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Symbiotic Outcome Modified by the Diversification from 7 to over 700 Nodule-Specific Cysteine-Rich Peptides

School of Life Sciences, Gibbet Hill Road, University of Warwick, Coventry CV4 7AL, UK
Department of Genetic Engineering and Biotechnology, University of Dhaka, Dhaka 1205, Bangladesh
Department of Plant Pathology and Plant-Microbe Biology, Cornell University, Ithaca, New York, NY 14853, USA
Author to whom correspondence should be addressed.
Genes 2020, 11(4), 348;
Submission received: 19 February 2020 / Revised: 11 March 2020 / Accepted: 22 March 2020 / Published: 25 March 2020
(This article belongs to the Special Issue Genetic Evolution of Root Nodule Symbioses)


Legume-rhizobium symbiosis represents one of the most successfully co-evolved mutualisms. Within nodules, the bacterial cells undergo distinct metabolic and morphological changes and differentiate into nitrogen-fixing bacteroids. Legumes in the inverted repeat lacking clade (IRLC) employ an array of defensin-like small secreted peptides (SSPs), known as nodule-specific cysteine-rich (NCR) peptides, to regulate bacteroid differentiation and activity. While most NCRs exhibit bactericidal effects in vitro, studies confirm that inside nodules they target the bacterial cell cycle and other cellular pathways to control and extend rhizobial differentiation into an irreversible (or terminal) state where the host gains control over bacteroids. While NCRs are well established as positive regulators of effective symbiosis, more recent findings also suggest that NCRs affect partner compatibility. The extent of bacterial differentiation has been linked to species-specific size and complexity of the NCR gene family that varies even among closely related species, suggesting a more recent origin of NCRs followed by rapid expansion in certain species. NCRs have diversified functionally, as well as in their expression patterns and responsiveness, likely driving further functional specialisation. In this review, we evaluate the functions of NCR peptides and their role as a driving force underlying the outcome of rhizobial symbiosis, where the plant is able to determine the outcome of rhizobial interaction in a temporal and spatial manner.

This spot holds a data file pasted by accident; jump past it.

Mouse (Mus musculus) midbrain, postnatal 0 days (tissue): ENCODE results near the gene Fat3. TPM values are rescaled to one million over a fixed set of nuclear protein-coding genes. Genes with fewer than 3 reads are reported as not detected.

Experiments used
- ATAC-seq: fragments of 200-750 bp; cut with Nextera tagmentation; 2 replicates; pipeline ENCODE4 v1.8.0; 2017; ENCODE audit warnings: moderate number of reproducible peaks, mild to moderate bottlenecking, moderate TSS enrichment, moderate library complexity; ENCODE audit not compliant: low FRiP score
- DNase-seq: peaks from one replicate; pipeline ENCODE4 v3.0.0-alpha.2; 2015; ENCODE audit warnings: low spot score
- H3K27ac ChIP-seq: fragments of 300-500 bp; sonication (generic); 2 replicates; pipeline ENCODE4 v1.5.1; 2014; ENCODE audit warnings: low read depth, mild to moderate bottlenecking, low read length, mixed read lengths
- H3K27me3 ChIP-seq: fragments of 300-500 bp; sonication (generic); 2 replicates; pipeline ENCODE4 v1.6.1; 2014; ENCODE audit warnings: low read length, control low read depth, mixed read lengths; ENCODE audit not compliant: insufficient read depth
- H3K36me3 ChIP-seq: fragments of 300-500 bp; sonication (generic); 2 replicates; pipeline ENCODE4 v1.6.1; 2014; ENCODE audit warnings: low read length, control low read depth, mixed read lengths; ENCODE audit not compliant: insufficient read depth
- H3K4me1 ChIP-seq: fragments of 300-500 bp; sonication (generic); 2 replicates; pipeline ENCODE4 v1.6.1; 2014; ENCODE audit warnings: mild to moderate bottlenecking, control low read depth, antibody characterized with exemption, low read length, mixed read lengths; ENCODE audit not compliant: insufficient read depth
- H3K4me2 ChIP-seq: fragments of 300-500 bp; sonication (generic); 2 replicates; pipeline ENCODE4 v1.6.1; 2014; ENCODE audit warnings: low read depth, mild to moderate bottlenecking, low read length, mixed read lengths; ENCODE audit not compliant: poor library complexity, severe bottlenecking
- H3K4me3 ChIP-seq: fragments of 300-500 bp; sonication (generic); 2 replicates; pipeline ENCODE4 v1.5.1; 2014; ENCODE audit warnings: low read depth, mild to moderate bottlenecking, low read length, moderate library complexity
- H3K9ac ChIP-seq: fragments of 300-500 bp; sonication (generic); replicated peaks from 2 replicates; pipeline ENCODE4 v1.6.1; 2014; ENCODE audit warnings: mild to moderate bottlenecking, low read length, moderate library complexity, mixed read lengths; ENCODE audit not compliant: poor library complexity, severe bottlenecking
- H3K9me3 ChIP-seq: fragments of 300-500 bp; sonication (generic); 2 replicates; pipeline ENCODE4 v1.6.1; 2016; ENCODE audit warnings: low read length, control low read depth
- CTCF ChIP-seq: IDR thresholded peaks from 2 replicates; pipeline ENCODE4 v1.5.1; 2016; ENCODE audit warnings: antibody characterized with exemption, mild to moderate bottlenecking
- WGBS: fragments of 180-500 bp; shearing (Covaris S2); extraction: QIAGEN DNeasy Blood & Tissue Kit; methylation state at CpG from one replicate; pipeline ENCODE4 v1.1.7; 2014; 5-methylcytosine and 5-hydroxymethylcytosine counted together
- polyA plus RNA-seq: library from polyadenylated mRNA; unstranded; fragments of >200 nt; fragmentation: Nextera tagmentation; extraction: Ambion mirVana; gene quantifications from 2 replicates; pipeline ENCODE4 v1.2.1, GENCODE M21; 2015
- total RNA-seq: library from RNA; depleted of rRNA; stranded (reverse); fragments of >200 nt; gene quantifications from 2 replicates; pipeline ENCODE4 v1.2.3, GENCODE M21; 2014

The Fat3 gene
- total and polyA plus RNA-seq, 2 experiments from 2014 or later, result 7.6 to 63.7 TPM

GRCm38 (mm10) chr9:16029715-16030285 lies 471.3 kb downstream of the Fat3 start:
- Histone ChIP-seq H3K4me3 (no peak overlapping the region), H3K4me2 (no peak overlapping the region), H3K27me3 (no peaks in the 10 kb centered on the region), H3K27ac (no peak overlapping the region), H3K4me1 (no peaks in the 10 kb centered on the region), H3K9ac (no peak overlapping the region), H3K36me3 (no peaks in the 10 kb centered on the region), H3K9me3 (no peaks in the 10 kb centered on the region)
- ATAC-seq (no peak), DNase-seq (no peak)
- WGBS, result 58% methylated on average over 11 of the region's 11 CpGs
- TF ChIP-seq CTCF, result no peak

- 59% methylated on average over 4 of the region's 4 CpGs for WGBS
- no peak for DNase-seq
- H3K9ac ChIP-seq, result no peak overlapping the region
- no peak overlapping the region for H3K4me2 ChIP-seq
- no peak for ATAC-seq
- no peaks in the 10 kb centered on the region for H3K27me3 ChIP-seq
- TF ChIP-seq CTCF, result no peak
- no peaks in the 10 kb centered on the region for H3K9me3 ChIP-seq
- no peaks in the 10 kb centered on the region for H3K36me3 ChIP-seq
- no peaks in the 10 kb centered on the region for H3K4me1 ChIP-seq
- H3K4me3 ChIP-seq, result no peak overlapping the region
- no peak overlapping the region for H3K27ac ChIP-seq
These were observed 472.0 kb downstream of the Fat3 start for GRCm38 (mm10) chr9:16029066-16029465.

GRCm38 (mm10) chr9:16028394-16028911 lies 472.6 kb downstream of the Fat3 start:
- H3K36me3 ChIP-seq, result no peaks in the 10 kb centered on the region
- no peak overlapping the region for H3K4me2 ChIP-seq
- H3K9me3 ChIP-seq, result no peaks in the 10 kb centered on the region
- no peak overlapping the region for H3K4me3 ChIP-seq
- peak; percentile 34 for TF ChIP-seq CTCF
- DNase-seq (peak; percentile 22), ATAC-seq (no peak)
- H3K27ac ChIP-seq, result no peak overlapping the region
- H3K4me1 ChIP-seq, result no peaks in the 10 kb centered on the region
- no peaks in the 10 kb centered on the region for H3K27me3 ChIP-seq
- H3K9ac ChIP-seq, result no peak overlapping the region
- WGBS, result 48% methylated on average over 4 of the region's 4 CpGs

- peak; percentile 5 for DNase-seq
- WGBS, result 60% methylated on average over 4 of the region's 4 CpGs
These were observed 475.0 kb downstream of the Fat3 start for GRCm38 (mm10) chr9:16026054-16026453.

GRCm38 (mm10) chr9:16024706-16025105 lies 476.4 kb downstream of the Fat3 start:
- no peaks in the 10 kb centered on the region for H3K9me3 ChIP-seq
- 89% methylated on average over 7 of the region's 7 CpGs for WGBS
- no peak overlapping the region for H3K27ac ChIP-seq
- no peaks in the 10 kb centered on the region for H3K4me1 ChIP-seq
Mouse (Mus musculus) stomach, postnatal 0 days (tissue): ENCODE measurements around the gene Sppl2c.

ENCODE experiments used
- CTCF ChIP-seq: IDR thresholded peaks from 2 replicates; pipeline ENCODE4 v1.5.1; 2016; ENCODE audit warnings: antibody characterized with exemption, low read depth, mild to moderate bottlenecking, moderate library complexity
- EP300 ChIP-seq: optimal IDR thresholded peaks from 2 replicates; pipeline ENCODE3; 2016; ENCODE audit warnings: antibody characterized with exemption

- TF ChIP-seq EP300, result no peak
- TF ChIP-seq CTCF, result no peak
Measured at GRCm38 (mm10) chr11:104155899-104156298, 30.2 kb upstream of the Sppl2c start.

1. Inverted Repeat Lacking Clade Legumes Impose Terminal Bacteroid Differentiation

Legumes benefit from a symbiotic association with soil rhizobia that enables them to take up biologically usable nitrogen (N) fixed by the bacteria in exchange for nutrients and carbon resources. In a successful symbiotic relationship, endosymbiotic rhizobia are able to colonise plant roots and induce changes in the host, resulting in formation of a specialized root organ called a nodule. In nodules, symbiotic host cells become enlarged as they undergo repeated endoreduplications (multiple rounds of genome duplication without cytokinesis) to accommodate thousands of rhizobial cells [1,2]. Rhizobia that colonise the host cells become surrounded by a host-derived membrane, forming an organelle-like structure called the symbiosome. Within symbiosomes, rhizobia undergo metabolic changes, and in particular legumes, they also undergo morphological changes, resulting in differentiation into their symbiotic forms (bacteroids) that are able to fix atmospheric dinitrogen into a form that is biologically accessible for the plant [3,4].